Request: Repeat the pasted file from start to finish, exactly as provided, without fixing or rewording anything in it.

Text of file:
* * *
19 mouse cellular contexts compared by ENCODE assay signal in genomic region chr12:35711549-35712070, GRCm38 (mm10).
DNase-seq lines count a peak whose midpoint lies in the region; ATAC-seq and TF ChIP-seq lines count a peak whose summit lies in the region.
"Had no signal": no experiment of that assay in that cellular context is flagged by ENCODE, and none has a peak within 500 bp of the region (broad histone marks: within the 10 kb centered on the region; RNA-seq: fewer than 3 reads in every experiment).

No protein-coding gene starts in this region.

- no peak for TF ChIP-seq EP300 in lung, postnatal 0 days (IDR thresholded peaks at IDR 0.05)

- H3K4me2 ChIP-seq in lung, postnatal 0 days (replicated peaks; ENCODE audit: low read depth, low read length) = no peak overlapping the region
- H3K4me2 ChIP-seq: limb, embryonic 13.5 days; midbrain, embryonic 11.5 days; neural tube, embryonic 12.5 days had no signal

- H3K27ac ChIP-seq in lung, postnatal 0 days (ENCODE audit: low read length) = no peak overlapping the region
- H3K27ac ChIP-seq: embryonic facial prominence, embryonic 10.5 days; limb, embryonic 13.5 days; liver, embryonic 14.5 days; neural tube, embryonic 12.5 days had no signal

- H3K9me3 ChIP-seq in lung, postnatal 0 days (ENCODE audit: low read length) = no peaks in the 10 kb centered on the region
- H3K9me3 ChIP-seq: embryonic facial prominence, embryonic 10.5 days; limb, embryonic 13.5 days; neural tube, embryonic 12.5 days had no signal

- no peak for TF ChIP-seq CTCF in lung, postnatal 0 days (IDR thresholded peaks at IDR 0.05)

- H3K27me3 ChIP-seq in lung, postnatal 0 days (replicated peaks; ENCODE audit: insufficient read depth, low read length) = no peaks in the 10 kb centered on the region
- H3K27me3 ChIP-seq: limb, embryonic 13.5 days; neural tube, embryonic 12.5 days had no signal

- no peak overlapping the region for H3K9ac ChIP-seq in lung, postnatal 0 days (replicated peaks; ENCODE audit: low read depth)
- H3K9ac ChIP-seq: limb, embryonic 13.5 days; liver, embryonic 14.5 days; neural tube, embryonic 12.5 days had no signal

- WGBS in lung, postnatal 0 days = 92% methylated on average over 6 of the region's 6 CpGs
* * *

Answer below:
19 mouse cellular contexts compared by ENCODE assay signal in genomic region chr12:35711549-35712070, GRCm38 (mm10).
DNase-seq lines count a peak whose midpoint lies in the region; ATAC-seq and TF ChIP-seq lines count a peak whose summit lies in the region.
"Had no signal": no experiment of that assay in that cellular context is flagged by ENCODE, and none has a peak within 500 bp of the region (broad histone marks: within the 10 kb centered on the region; RNA-seq: fewer than 3 reads in every experiment).

No protein-coding gene starts in this region.

- no peak for TF ChIP-seq EP300 in lung, postnatal 0 days (IDR thresholded peaks at IDR 0.05)

- H3K4me2 ChIP-seq in lung, postnatal 0 days (replicated peaks; ENCODE audit: low read depth, low read length) = no peak overlapping the region
- H3K4me2 ChIP-seq: limb, embryonic 13.5 days; midbrain, embryonic 11.5 days; neural tube, embryonic 12.5 days had no signal

- H3K27ac ChIP-seq in lung, postnatal 0 days (ENCODE audit: low read length) = no peak overlapping the region
- H3K27ac ChIP-seq: embryonic facial prominence, embryonic 10.5 days; limb, embryonic 13.5 days; liver, embryonic 14.5 days; neural tube, embryonic 12.5 days had no signal

- H3K9me3 ChIP-seq in lung, postnatal 0 days (ENCODE audit: low read length) = no peaks in the 10 kb centered on the region
- H3K9me3 ChIP-seq: embryonic facial prominence, embryonic 10.5 days; limb, embryonic 13.5 days; neural tube, embryonic 12.5 days had no signal

- no peak for TF ChIP-seq CTCF in lung, postnatal 0 days (IDR thresholded peaks at IDR 0.05)

- H3K27me3 ChIP-seq in lung, postnatal 0 days (replicated peaks; ENCODE audit: insufficient read depth, low read length) = no peaks in the 10 kb centered on the region
- H3K27me3 ChIP-seq: limb, embryonic 13.5 days; neural tube, embryonic 12.5 days had no signal

- no peak overlapping the region for H3K9ac ChIP-seq in lung, postnatal 0 days (replicated peaks; ENCODE audit: low read depth)
- H3K9ac ChIP-seq: limb, embryonic 13.5 days; liver, embryonic 14.5 days; neural tube, embryonic 12.5 days had no signal

- WGBS in lung, postnatal 0 days = 92% methylated on average over 6 of the region's 6 CpGs